Botanical insecticides have been used in agriculture for at least 2000 yr in Asia and the Near East (Thacker, 2002). The interest in botanical compounds for pest control is based on their efficacy, degradability, and physiological activity (Rodríguez, 1998; Isman, 1999). The neem tree, Azadirachta indica L., and the Chinese neem, Melia azedarach L. (Meliaceae) are native to Asia and Australia and possess important insecticidal properties. Both species are used as ornamentals and have been naturalized in tropical and subtropical countries (Villalobos, 1996). Melia azedarach is native to Iran, India, and China (Hong and Ellis, 1998). In Chile it is commonly found on streets and avenues. The plant has become the object of studies to evaluate properties from different plant structures, in particular insecticide, antiviral, antioxidant, bactericide, and antiparasitic activities (Carpinella et al., 2003; Ahmed et al., 2008; Gende et al., 2008).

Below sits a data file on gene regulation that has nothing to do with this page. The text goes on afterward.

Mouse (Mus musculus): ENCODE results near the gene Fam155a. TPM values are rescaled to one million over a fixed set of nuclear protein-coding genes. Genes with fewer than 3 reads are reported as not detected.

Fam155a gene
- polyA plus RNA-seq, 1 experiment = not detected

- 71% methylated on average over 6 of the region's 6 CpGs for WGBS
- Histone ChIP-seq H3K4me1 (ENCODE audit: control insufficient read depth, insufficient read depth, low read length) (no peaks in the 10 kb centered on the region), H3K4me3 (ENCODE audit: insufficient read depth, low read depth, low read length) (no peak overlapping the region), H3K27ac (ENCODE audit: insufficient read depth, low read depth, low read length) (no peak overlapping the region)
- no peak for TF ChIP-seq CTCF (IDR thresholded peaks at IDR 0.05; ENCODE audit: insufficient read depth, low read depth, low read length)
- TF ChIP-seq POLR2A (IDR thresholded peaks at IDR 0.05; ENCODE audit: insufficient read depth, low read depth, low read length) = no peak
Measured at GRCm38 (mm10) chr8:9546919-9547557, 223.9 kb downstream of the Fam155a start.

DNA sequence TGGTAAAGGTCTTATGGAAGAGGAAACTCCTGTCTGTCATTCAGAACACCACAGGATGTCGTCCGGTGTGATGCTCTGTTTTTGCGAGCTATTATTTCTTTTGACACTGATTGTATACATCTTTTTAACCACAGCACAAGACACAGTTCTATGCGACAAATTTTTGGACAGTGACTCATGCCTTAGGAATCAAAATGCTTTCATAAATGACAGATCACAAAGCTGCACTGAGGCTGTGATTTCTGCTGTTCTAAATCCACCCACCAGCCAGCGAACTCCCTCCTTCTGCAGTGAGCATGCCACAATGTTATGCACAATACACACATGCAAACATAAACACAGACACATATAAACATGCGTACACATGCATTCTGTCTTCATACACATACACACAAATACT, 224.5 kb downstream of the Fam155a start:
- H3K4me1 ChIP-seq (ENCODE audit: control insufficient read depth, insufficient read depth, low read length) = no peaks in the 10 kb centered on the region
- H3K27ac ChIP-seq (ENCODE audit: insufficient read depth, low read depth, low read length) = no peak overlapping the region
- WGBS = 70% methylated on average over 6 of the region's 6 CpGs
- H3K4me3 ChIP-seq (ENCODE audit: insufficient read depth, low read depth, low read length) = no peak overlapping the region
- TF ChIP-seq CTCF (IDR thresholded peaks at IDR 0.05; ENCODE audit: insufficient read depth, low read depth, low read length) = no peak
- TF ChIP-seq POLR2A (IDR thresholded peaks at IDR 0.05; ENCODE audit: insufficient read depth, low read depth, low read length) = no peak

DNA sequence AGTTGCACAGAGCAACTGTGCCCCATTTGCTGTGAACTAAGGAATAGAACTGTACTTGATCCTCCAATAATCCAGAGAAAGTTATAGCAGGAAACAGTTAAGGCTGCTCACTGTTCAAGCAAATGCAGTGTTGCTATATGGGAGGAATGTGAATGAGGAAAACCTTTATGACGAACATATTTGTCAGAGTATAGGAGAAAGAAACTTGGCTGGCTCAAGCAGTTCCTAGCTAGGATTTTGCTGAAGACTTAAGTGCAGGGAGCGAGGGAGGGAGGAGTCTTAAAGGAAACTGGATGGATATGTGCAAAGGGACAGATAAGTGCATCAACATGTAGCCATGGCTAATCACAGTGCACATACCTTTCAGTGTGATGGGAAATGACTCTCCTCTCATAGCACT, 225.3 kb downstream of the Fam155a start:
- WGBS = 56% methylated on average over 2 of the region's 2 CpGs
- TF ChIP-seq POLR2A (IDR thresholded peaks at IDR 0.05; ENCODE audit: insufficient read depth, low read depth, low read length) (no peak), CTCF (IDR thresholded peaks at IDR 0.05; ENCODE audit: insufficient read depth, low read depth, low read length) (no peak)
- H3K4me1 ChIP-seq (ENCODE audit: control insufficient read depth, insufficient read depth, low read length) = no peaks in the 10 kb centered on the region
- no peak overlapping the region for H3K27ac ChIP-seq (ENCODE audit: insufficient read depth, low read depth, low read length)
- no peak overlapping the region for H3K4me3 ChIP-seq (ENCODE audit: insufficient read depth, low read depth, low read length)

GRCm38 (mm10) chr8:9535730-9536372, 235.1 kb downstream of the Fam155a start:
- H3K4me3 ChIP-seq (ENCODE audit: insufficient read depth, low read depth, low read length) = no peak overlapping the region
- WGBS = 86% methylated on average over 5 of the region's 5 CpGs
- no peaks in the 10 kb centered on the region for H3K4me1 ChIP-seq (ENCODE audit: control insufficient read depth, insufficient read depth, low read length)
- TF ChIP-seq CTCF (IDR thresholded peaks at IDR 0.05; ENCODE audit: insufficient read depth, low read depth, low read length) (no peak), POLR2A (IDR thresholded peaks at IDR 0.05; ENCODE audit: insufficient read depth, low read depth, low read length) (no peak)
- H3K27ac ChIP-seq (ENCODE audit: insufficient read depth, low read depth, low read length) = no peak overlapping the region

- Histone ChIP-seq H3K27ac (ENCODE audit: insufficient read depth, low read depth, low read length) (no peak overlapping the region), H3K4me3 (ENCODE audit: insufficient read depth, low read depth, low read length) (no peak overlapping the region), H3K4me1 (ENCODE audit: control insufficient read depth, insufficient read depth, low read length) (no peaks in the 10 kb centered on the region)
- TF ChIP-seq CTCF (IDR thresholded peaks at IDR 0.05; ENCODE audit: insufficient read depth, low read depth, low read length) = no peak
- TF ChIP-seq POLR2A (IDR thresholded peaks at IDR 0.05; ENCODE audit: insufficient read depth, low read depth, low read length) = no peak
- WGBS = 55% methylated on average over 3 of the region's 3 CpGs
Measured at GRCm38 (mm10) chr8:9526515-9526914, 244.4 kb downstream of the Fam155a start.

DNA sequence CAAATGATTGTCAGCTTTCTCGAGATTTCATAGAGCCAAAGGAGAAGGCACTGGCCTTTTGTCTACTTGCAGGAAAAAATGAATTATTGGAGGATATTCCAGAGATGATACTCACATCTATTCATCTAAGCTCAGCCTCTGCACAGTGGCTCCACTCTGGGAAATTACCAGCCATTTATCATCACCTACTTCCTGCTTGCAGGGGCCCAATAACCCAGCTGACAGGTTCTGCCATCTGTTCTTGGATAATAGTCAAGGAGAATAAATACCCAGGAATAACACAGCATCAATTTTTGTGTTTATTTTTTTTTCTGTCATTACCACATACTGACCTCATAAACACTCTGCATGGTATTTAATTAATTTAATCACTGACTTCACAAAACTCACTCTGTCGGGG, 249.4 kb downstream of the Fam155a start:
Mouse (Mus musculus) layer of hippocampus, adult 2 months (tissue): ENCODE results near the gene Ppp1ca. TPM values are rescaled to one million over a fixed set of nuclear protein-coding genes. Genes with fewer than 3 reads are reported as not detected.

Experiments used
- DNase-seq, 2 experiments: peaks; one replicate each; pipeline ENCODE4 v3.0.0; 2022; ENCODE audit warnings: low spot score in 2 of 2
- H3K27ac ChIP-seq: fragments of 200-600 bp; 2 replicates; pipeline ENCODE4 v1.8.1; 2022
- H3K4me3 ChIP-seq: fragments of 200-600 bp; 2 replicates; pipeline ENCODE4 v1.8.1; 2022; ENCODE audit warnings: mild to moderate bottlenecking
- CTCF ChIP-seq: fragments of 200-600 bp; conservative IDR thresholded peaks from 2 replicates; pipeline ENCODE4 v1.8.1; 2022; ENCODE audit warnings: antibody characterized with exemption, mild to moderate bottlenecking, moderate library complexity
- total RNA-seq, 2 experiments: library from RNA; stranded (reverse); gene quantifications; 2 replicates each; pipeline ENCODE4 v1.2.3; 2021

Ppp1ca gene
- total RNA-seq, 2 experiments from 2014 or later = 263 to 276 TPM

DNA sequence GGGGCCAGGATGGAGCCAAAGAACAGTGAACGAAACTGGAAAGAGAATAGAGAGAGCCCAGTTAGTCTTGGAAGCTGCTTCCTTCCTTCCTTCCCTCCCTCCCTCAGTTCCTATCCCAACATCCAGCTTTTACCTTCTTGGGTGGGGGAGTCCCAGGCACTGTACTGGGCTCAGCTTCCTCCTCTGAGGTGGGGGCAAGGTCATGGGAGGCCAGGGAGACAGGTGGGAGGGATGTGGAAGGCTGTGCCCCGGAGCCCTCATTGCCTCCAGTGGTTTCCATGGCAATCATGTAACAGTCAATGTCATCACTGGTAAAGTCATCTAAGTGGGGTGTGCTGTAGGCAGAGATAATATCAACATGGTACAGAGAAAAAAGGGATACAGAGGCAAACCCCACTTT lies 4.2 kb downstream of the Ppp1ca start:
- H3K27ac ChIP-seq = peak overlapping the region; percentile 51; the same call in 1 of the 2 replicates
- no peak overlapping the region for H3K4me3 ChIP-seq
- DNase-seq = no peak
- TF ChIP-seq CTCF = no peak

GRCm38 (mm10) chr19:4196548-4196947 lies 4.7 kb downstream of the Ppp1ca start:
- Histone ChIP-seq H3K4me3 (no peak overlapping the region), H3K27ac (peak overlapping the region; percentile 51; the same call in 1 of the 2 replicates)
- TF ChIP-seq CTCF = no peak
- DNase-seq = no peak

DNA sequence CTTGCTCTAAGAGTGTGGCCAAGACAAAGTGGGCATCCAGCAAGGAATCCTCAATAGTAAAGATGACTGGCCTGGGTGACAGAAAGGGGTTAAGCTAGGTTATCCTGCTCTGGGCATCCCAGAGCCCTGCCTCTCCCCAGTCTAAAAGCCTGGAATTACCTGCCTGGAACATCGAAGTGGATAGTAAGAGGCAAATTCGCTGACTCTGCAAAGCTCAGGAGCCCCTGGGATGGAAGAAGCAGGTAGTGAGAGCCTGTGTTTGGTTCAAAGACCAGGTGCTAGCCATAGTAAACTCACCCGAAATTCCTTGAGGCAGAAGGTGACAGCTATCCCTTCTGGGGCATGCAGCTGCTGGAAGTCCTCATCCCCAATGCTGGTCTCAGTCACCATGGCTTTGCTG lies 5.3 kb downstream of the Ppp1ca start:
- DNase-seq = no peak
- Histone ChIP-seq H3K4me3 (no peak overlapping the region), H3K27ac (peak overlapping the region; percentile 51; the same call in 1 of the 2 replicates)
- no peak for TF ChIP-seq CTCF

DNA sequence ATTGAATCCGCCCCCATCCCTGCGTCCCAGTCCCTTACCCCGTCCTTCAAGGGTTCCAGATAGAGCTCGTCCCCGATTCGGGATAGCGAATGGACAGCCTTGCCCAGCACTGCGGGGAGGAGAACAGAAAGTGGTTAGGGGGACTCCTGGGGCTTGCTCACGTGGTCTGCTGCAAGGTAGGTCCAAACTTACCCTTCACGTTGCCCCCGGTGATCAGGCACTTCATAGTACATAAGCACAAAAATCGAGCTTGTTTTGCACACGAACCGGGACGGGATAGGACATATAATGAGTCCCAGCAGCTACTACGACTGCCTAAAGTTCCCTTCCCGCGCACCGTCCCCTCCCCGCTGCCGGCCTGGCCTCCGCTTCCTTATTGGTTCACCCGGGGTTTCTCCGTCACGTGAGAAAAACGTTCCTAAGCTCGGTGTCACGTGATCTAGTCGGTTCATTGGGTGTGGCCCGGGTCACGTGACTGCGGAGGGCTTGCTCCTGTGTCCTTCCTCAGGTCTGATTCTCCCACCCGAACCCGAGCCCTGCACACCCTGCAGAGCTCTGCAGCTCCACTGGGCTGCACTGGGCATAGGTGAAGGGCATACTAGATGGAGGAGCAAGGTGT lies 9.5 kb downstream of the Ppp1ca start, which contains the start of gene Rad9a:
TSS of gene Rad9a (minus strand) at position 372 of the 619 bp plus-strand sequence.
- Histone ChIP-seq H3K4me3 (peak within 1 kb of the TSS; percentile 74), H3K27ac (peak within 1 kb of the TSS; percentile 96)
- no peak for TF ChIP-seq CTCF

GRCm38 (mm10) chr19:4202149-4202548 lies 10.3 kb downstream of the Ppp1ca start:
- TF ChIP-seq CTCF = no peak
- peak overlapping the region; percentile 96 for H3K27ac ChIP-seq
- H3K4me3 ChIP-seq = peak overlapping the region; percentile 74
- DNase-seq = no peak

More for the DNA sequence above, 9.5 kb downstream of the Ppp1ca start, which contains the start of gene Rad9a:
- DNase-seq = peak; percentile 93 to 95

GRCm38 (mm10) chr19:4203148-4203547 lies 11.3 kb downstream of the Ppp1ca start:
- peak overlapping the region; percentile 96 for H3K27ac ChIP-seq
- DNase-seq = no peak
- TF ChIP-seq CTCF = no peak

The insecticidal activity of M. azedarach is found on leaves, fruits, and seeds, and is due to a group of biologically active triterpenoids that have antifeeding effects (Valladares et al., 1997; Isman, 2006). Generally, extracts from green fruits and leaves have been those most efficacious because of their antifeeding effect, mainly on beetles and lepidopterans (Carpinella et al., 2003; Nathan and Kim, 2005; Defagó et al., 2006). However, M. azedarach has had a modest development as a commercial insecticide compared A. indica, due mainly to the content of meliatoxin in the fruit, a triterpenoid compound that is toxic to mammals (Schmutterer, 2002). In any event, the chemical composition of M. azedarach varies enormously from its wild form to the cultivated one. Trees in Argentina, for example, have fruit without meliatoxins, although they contain other triterpenoids, especially meliartenin, a strong insect antifeedant (Carpinella et al., 2003; 2005).